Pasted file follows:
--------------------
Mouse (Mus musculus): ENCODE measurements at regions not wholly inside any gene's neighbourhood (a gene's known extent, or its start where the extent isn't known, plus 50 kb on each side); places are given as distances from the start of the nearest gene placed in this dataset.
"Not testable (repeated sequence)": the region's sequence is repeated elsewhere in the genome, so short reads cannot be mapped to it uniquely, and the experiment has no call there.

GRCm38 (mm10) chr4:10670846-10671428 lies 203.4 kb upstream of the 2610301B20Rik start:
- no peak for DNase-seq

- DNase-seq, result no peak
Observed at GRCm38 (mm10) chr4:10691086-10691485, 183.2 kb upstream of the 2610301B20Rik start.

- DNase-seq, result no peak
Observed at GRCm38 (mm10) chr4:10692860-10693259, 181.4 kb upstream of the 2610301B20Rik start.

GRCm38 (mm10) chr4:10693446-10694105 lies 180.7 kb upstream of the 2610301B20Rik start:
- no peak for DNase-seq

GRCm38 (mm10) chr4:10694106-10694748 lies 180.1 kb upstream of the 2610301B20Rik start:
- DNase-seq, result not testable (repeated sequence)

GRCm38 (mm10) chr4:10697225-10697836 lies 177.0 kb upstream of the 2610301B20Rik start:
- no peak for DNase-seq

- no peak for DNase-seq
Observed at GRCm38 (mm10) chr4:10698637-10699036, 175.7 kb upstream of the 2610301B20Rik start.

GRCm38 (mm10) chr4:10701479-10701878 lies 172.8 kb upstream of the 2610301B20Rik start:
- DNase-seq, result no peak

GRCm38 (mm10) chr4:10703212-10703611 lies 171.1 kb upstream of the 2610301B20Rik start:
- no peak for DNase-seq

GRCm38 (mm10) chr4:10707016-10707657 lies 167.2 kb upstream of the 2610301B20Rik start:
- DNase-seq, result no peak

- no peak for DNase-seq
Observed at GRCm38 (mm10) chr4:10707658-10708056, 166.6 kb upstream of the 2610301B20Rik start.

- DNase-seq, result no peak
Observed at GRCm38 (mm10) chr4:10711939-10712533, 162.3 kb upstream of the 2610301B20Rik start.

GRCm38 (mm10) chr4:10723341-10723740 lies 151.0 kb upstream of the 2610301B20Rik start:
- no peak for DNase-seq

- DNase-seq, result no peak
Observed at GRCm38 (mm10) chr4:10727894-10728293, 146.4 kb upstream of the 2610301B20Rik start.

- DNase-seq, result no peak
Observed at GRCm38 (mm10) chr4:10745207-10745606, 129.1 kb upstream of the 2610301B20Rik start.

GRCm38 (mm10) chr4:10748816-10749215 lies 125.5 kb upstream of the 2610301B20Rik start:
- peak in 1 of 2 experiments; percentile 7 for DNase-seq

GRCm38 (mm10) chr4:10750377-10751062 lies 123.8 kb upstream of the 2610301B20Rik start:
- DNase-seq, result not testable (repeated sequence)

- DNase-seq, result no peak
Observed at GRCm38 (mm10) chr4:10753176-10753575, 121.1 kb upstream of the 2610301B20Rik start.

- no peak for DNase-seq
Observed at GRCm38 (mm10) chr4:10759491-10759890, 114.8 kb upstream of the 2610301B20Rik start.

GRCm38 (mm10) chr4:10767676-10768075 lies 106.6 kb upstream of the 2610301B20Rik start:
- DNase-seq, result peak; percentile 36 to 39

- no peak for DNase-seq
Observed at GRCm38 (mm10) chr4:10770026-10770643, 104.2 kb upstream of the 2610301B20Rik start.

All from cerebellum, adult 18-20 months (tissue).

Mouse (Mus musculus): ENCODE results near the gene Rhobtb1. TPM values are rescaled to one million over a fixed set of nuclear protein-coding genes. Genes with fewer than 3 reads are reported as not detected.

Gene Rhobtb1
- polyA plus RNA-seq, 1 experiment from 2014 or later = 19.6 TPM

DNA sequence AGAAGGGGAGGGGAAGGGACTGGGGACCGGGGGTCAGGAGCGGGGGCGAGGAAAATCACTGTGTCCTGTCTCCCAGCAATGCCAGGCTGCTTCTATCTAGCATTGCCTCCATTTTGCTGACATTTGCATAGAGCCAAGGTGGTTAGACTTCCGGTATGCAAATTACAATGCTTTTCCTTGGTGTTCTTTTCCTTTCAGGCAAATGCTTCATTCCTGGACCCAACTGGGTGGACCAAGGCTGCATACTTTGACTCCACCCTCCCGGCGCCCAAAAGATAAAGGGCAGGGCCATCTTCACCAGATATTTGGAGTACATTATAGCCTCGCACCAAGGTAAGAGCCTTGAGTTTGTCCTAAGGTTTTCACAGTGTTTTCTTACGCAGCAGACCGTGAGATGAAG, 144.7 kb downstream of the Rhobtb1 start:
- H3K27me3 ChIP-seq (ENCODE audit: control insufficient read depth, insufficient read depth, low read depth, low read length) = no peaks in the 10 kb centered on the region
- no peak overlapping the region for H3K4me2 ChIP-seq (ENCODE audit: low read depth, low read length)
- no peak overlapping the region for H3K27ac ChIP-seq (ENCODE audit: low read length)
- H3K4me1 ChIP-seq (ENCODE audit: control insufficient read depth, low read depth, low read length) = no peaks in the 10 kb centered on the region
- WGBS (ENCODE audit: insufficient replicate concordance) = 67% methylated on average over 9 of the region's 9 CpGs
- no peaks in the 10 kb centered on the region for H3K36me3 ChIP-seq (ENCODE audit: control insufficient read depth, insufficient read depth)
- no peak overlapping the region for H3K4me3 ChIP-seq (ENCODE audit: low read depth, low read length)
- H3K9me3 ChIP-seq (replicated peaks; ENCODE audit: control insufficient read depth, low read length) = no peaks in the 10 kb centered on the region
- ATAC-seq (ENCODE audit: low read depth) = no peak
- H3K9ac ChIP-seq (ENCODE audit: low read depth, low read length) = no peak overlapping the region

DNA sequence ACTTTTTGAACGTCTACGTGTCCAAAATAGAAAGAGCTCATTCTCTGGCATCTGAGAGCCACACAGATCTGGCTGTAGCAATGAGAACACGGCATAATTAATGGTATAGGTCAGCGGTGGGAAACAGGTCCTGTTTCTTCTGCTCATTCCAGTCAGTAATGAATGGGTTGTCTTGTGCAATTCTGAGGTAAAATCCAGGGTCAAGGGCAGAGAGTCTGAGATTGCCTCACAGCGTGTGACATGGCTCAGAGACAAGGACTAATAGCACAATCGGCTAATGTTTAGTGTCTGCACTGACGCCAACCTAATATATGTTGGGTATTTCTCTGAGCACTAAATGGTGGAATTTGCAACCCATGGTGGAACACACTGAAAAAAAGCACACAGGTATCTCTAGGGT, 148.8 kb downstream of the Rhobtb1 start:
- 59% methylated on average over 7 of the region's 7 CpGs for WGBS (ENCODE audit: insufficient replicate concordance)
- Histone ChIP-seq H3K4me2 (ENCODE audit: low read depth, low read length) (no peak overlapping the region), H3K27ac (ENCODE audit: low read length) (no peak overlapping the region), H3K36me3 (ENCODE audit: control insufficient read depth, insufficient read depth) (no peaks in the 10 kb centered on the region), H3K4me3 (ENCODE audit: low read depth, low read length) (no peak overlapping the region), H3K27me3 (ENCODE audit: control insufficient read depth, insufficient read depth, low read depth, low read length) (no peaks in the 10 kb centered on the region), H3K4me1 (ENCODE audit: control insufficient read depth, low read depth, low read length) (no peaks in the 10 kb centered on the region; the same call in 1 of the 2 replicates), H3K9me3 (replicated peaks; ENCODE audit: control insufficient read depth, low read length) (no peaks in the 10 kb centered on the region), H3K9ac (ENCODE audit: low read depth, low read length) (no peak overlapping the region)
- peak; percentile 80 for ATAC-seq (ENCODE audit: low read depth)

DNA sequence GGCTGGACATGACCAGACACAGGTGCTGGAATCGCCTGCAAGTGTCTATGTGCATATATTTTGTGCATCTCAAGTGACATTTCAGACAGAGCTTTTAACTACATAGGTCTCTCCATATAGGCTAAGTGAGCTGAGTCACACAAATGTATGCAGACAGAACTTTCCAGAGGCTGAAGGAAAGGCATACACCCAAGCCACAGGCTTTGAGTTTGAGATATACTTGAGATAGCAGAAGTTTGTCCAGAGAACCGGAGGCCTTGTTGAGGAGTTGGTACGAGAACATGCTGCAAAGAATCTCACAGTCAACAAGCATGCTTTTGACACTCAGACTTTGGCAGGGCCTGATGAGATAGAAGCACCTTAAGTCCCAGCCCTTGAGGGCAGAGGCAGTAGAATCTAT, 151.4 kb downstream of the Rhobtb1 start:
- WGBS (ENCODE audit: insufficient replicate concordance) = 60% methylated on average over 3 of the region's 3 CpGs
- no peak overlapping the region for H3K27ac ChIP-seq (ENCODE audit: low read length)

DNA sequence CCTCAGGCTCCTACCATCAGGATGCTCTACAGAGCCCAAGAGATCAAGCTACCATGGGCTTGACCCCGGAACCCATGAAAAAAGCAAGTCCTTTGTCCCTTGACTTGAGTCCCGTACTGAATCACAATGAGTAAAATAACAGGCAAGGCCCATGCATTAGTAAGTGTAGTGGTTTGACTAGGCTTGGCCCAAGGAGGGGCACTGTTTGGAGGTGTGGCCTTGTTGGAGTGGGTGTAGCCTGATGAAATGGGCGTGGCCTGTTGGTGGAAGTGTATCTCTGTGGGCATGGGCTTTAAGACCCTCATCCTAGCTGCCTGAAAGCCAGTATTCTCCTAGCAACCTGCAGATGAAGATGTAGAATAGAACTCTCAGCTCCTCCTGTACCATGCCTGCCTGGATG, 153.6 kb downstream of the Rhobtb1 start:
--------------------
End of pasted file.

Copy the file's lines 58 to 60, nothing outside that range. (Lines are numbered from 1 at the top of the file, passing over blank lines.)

- ATAC-seq (ENCODE audit: low read depth) = no peak
- H3K9ac ChIP-seq (ENCODE audit: low read depth, low read length) = no peak overlapping the region

DNA sequence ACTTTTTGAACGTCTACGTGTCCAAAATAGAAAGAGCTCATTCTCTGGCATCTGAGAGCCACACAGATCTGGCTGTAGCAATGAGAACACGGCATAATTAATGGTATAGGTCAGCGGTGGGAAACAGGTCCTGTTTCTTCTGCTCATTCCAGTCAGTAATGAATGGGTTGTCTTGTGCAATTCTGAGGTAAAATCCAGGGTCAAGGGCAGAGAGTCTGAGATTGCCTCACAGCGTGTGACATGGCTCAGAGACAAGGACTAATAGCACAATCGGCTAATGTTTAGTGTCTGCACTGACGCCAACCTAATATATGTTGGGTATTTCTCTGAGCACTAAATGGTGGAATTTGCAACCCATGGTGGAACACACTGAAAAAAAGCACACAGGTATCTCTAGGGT, 148.8 kb downstream of the Rhobtb1 start: